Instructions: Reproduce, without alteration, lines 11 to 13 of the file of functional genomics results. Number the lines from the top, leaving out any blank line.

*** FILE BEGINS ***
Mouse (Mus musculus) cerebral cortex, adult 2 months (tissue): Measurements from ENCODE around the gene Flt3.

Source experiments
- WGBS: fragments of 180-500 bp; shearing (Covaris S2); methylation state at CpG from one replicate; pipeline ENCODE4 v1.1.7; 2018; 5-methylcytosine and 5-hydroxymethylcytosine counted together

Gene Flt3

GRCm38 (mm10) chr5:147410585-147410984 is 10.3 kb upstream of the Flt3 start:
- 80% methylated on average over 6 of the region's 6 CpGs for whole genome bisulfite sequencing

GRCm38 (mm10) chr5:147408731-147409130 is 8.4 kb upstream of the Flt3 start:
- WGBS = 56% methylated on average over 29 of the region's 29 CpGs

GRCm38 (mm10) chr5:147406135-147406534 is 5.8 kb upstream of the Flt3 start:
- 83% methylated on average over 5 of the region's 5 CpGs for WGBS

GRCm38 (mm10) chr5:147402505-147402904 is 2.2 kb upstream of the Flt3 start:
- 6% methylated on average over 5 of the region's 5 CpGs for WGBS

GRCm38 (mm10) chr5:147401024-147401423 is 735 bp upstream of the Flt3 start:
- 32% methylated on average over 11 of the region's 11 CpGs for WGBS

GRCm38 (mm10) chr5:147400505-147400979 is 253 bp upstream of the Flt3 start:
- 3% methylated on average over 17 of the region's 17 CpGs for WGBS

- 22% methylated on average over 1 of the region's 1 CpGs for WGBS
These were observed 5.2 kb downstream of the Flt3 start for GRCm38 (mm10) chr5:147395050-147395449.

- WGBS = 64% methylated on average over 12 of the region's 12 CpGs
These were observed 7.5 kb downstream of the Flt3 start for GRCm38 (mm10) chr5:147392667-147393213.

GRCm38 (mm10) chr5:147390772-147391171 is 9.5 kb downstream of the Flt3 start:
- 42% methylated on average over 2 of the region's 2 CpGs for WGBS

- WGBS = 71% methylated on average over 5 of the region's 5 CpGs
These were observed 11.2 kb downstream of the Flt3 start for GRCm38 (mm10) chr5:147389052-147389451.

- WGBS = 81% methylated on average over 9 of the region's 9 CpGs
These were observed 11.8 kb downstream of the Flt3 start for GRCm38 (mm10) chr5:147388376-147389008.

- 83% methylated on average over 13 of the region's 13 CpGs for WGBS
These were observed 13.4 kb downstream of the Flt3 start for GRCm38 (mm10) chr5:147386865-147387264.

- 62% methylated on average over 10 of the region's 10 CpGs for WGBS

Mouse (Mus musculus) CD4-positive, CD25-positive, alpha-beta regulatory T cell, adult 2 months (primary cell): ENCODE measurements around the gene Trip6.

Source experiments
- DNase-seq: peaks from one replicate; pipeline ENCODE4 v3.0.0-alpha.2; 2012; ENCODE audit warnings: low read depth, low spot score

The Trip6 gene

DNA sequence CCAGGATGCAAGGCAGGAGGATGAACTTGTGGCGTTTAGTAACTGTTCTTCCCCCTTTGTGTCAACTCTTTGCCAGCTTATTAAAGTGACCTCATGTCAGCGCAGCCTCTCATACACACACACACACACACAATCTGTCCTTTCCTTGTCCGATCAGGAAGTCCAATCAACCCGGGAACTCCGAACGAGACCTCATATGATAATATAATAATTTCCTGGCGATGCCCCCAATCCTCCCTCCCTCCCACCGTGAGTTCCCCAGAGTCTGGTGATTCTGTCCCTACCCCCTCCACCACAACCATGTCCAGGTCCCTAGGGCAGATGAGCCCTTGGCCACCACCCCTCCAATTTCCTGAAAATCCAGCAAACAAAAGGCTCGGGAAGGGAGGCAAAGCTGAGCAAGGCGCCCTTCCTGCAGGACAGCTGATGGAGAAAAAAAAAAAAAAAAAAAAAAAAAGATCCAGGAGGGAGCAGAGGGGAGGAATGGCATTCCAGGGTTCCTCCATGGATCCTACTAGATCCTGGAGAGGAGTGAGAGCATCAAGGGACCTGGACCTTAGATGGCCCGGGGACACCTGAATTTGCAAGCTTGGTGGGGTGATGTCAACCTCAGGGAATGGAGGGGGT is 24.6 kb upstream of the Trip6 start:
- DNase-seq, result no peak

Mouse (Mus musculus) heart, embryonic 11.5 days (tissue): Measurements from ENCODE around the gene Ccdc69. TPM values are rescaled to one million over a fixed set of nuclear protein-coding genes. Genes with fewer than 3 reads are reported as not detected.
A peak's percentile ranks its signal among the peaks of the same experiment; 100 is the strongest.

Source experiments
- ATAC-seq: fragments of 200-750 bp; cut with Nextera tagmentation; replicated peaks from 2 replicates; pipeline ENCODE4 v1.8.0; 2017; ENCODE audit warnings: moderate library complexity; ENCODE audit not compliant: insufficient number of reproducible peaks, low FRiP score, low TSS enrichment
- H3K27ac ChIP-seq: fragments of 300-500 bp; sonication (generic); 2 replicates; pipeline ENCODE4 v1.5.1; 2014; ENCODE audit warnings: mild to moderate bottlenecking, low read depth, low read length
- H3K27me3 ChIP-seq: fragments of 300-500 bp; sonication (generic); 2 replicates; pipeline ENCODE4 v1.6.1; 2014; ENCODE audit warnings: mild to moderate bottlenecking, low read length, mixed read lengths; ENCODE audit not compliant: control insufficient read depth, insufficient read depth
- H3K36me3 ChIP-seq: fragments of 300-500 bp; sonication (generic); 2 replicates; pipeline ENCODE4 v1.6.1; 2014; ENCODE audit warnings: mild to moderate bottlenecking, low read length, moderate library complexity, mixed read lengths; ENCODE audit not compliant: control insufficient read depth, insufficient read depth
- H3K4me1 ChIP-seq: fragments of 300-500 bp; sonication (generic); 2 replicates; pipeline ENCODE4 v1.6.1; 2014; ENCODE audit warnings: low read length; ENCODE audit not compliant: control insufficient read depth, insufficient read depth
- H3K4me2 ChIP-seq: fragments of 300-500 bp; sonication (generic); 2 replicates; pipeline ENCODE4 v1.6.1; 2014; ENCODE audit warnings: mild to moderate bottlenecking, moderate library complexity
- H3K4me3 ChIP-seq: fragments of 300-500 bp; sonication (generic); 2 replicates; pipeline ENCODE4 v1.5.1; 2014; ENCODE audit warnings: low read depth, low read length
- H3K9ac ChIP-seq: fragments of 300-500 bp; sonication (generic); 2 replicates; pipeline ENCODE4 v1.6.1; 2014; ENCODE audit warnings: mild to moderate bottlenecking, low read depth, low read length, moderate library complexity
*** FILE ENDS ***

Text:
GRCm38 (mm10) chr5:147402505-147402904 is 2.2 kb upstream of the Flt3 start:
- 6% methylated on average over 5 of the region's 5 CpGs for WGBS

GRCm38 (mm10) chr5:147401024-147401423 is 735 bp upstream of the Flt3 start: